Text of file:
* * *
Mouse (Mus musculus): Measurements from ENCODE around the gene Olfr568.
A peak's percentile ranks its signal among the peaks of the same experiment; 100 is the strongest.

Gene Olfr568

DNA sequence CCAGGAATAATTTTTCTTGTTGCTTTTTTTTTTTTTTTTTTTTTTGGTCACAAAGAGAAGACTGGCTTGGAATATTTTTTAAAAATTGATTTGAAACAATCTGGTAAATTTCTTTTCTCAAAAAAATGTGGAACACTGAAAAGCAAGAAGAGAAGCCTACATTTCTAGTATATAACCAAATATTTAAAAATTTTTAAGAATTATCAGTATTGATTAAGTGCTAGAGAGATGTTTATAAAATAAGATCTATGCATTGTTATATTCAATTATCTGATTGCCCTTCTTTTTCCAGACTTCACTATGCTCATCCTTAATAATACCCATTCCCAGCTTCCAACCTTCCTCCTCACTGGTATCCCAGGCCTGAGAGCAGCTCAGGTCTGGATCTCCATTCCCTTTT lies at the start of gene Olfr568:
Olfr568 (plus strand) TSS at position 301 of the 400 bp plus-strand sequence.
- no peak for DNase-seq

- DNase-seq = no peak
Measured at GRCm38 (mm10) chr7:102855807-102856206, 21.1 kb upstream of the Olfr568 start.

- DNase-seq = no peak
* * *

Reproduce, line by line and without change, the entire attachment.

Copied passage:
Mouse (Mus musculus): Measurements from ENCODE around the gene Olfr568.
A peak's percentile ranks its signal among the peaks of the same experiment; 100 is the strongest.

Gene Olfr568

DNA sequence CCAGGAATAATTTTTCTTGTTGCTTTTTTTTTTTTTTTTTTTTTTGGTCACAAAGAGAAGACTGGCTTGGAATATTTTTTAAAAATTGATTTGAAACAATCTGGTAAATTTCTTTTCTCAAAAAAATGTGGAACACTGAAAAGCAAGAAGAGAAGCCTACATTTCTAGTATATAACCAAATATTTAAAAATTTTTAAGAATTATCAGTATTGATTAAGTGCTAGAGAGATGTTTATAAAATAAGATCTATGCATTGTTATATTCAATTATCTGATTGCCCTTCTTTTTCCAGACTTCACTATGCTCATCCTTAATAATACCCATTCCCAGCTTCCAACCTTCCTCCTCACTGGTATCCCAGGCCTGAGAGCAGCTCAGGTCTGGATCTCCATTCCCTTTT lies at the start of gene Olfr568:
Olfr568 (plus strand) TSS at position 301 of the 400 bp plus-strand sequence.
- no peak for DNase-seq

- DNase-seq = no peak
Measured at GRCm38 (mm10) chr7:102855807-102856206, 21.1 kb upstream of the Olfr568 start.

- DNase-seq = no peak